A few days ago David French reported over at Phi Beta Cons that the University of Wisconsin Roman Catholic Foundation settled its religious discrimination lawsuit against the University of Wisconsin–Madison. The terms of the settlement consisted of the following:
[T]he Foundation’s recognition as a student group was affirmed, the university agreed to award the Foundation more than $250,000.00 in student activity fees, and the parties agreed to a framework that should prevent any future viewpoint discrimination. At its essence, the settlement guarantees that the university will treat the Foundation the same as other student groups. In return, the Foundation has clarified and strengthened its student leadership and has separated pure “church” functions (such as weddings, masses, and funerals) from the student organization and placed those functions under a separate organization.
FIRE reported the controversy in detail last September, when several Christian groups in addition to the Roman Catholic Foundation at the University of Wisconsin–Madison lost their recognition status and the accompanying funding. The university argued that funding and recognizing religious groups was a violation of the Establishment Clause of the First Amendment despite clear Supreme Court precedent to the contrary in Rosenberger v. Rector and Visitors of the University of Virginia and Board of Regents of the University of Wisconsin System v. Southworth.
In February, FIRE reported that the University of Wisconsin Board of Regents passed a policy that allows religious student groups to determine membership based on belief. In March, a federal judge ordered the university to desist from applying the non-discrimination policy to the beliefs of religious organizations.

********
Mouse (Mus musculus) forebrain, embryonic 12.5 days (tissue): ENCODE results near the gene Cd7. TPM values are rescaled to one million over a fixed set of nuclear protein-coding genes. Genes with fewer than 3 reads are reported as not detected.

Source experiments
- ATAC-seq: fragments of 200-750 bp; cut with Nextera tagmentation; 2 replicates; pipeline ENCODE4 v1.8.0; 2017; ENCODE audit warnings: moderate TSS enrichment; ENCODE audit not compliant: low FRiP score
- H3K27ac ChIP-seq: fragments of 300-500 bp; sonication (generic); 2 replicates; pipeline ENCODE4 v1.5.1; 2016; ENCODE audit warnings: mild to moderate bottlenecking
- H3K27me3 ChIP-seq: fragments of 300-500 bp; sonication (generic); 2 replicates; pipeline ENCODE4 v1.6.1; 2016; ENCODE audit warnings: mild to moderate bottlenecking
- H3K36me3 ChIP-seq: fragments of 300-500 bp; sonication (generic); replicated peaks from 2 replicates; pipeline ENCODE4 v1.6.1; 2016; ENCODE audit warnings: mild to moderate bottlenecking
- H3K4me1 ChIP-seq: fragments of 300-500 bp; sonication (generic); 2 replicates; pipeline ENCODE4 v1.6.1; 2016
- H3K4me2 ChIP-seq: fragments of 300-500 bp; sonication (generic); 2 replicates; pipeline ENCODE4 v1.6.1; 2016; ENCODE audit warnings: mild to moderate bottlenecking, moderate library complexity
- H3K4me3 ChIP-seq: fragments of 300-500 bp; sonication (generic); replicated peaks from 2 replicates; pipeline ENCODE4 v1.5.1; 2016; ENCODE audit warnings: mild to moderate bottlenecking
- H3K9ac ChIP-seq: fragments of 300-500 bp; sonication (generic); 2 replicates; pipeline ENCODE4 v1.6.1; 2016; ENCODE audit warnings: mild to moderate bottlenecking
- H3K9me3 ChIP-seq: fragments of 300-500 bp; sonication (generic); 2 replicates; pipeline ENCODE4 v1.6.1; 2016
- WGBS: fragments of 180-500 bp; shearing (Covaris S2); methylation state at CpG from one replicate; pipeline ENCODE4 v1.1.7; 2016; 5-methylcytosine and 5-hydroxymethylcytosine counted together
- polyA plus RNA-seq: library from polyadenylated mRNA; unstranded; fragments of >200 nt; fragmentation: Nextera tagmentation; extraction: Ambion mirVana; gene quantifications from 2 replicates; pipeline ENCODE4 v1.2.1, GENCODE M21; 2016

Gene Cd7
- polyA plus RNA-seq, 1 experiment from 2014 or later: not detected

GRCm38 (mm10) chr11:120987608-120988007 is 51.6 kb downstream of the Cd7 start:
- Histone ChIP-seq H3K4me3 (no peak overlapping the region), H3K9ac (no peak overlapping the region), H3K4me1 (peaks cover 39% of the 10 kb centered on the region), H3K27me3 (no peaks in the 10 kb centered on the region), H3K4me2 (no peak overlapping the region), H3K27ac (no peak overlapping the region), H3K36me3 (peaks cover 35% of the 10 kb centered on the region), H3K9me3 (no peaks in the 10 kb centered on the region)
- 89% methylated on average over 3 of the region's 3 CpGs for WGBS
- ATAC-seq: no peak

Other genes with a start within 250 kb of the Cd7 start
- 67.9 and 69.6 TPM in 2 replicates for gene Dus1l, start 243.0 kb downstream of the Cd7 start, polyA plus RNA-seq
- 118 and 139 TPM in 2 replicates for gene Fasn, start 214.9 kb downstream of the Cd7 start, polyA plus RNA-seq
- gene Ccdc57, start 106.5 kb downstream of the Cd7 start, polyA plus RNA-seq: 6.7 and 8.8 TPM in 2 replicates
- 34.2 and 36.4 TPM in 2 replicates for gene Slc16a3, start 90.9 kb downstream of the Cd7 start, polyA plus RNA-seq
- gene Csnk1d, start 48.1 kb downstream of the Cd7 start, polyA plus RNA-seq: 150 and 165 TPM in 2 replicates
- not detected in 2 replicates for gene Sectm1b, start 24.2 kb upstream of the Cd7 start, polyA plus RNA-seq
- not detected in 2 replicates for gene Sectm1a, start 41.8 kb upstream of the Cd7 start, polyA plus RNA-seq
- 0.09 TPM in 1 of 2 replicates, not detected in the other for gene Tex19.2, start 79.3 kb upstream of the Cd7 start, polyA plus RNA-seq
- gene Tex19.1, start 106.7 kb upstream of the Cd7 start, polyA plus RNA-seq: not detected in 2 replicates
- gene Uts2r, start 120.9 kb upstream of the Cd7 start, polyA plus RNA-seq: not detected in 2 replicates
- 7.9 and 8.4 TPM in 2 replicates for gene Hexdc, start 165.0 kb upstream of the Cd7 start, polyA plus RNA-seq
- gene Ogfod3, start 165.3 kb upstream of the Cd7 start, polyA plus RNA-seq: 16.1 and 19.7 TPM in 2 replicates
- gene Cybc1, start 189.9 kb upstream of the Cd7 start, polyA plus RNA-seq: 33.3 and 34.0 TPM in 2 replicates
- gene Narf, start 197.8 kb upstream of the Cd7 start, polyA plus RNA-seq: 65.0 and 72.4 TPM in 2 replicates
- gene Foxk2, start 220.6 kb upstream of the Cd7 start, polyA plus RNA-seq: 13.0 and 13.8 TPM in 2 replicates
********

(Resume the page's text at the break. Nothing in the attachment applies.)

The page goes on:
French believes that this is a landmark case setting clear precedent for equal treatment of campus Christian organizations.
Although the law has for some time allowed [Christian] groups equal access to campus facilities and student fee funding, few groups actually receive equal treatment. At many campuses—and despite clear precedent—Christian student groups find their mere presence in peril. Other campuses—while permitting Christian student groups to meet—systematically deny student activity fee funding for religious activities or provide fee awards far smaller than fee awards given to favored groups that are often smaller and less active than many Christian student groups.
We at FIRE are glad that students are stepping up to defend their constitutional right to religious liberty and welcome any student or faculty member whose constitutional rights are violated to submit a case and join the Campus Freedom Network.